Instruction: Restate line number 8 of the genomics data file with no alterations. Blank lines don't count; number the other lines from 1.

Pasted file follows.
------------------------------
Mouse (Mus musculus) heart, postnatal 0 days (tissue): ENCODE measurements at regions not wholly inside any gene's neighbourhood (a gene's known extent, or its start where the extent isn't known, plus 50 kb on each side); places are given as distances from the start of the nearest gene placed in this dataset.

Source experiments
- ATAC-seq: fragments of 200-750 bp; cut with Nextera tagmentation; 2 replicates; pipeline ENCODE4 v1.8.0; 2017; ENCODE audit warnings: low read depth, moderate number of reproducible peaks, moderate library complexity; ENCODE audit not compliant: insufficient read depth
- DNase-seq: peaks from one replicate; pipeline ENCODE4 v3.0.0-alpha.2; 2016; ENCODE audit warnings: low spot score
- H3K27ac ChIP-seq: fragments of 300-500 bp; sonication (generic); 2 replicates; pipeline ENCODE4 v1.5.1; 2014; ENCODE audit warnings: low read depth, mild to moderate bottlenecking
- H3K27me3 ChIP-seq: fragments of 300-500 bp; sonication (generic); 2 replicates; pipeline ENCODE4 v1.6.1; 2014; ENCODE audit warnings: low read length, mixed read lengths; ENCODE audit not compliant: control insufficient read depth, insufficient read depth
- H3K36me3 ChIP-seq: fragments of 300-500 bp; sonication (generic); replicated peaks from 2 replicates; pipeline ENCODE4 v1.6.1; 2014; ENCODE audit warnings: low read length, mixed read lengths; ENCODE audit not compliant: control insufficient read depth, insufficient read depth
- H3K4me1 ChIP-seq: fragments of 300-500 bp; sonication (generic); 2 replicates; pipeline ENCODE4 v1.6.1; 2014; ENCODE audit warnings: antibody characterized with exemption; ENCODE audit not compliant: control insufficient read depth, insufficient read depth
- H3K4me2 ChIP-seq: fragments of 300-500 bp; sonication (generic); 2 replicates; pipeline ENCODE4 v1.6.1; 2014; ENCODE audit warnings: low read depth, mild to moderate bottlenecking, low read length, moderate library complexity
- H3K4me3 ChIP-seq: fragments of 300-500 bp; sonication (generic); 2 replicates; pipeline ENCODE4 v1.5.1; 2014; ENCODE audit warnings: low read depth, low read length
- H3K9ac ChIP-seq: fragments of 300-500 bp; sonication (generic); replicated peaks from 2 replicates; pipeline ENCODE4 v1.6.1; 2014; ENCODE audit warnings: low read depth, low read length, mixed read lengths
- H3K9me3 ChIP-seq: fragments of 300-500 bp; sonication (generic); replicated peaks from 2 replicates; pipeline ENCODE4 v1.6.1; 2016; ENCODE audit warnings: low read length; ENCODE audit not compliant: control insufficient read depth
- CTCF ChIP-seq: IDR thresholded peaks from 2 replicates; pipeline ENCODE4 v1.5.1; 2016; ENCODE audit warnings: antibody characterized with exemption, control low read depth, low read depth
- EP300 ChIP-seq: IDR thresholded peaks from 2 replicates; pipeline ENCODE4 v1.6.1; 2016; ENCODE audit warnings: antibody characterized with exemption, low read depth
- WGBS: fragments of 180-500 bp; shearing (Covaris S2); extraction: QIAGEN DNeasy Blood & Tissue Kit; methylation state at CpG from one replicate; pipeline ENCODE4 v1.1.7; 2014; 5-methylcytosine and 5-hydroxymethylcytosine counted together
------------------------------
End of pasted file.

- H3K4me1 ChIP-seq: fragments of 300-500 bp; sonication (generic); 2 replicates; pipeline ENCODE4 v1.6.1; 2014; ENCODE audit warnings: antibody characterized with exemption; ENCODE audit not compliant: control insufficient read depth, insufficient read depth